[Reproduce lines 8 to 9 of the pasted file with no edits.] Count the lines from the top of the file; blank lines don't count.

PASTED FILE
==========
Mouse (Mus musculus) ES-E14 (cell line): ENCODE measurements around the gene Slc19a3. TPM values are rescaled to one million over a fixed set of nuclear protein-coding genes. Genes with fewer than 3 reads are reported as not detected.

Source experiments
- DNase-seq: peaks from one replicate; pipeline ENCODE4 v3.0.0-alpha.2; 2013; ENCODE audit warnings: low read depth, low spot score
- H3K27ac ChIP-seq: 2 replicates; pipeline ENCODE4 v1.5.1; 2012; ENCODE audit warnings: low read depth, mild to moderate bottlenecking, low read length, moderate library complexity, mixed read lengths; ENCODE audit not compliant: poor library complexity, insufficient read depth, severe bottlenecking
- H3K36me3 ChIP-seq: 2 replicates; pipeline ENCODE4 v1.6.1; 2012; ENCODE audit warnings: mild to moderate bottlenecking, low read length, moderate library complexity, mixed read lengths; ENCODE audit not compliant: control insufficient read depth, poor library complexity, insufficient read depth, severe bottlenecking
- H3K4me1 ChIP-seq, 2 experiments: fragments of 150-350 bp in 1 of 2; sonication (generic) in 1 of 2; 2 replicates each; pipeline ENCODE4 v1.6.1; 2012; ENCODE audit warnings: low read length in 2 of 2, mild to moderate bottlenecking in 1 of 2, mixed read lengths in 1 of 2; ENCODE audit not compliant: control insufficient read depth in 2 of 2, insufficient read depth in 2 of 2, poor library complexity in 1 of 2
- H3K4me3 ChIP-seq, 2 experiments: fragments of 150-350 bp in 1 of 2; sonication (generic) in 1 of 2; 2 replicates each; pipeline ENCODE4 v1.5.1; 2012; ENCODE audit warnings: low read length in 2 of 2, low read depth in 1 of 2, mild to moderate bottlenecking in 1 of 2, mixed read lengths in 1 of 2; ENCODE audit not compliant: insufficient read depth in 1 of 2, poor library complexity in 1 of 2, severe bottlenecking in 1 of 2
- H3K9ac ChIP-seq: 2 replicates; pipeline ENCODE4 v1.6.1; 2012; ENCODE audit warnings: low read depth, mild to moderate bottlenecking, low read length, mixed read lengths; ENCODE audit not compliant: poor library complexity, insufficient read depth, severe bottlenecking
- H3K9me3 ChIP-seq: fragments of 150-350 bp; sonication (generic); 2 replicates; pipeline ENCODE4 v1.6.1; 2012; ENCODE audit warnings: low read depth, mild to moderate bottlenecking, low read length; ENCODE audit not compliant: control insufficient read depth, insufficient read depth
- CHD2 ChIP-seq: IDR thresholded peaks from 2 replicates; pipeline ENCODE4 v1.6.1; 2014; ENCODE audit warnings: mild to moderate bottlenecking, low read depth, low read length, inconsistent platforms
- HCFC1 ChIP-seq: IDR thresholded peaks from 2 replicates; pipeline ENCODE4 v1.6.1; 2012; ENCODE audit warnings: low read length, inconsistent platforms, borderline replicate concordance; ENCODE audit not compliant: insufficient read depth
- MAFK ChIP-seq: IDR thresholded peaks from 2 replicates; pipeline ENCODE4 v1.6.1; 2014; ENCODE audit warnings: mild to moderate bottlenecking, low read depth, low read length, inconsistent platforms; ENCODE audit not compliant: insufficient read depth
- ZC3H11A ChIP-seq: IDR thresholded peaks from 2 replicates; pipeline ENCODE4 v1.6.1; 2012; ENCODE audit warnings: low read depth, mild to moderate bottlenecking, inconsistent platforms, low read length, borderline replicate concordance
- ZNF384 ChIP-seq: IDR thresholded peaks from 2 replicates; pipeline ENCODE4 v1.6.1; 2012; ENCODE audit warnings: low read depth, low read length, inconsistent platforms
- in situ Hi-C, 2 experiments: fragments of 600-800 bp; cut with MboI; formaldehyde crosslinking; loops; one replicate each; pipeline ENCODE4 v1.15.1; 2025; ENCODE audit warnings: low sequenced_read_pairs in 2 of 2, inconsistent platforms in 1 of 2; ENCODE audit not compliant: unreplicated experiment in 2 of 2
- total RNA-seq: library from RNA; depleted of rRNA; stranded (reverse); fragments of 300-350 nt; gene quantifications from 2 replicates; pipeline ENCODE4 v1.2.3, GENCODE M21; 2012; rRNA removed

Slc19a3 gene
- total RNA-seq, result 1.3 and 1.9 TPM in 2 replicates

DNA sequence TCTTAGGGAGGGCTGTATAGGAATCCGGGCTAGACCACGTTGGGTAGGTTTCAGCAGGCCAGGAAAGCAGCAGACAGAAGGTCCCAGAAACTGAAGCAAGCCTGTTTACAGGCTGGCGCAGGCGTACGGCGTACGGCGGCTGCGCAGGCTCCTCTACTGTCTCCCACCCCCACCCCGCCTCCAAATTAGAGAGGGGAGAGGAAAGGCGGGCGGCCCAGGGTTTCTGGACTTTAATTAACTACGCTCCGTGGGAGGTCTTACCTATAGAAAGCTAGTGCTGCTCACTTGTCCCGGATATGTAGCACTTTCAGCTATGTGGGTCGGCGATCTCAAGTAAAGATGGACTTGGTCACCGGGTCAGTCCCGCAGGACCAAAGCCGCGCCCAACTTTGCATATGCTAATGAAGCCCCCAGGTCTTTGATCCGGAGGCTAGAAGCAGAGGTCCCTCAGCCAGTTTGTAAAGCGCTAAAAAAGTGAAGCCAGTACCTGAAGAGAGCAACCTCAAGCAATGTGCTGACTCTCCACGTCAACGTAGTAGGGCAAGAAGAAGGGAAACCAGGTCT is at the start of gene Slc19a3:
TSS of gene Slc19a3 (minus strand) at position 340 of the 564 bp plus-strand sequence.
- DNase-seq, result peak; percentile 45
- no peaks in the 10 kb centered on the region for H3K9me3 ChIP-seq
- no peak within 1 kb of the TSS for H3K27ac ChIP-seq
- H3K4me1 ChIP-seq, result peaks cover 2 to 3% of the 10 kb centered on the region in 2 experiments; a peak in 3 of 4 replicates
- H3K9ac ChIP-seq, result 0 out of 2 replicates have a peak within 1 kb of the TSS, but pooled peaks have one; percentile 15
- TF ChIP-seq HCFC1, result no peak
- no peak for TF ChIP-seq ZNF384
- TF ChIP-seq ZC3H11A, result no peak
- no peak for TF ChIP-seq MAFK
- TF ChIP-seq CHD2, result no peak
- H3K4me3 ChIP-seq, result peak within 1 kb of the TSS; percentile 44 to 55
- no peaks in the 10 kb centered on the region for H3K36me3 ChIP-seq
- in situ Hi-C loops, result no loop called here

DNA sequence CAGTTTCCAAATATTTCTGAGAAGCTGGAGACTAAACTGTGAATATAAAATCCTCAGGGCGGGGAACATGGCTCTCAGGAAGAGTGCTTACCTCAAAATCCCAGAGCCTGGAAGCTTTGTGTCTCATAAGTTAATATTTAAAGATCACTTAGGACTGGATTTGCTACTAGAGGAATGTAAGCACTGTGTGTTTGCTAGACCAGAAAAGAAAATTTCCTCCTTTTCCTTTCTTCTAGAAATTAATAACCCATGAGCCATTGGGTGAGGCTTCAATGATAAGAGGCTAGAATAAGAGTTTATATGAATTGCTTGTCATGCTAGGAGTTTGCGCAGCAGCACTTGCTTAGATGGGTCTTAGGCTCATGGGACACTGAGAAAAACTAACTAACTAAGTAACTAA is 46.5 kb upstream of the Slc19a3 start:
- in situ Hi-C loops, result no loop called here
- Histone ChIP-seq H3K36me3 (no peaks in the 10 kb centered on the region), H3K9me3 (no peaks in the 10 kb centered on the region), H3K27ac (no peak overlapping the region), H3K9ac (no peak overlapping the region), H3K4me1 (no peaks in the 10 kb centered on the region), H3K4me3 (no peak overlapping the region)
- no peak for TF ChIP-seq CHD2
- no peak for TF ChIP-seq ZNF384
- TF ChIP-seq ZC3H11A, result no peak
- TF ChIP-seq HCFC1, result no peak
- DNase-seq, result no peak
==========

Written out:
- H3K9ac ChIP-seq: 2 replicates; pipeline ENCODE4 v1.6.1; 2012; ENCODE audit warnings: low read depth, mild to moderate bottlenecking, low read length, mixed read lengths; ENCODE audit not compliant: poor library complexity, insufficient read depth, severe bottlenecking
- H3K9me3 ChIP-seq: fragments of 150-350 bp; sonication (generic); 2 replicates; pipeline ENCODE4 v1.6.1; 2012; ENCODE audit warnings: low read depth, mild to moderate bottlenecking, low read length; ENCODE audit not compliant: control insufficient read depth, insufficient read depth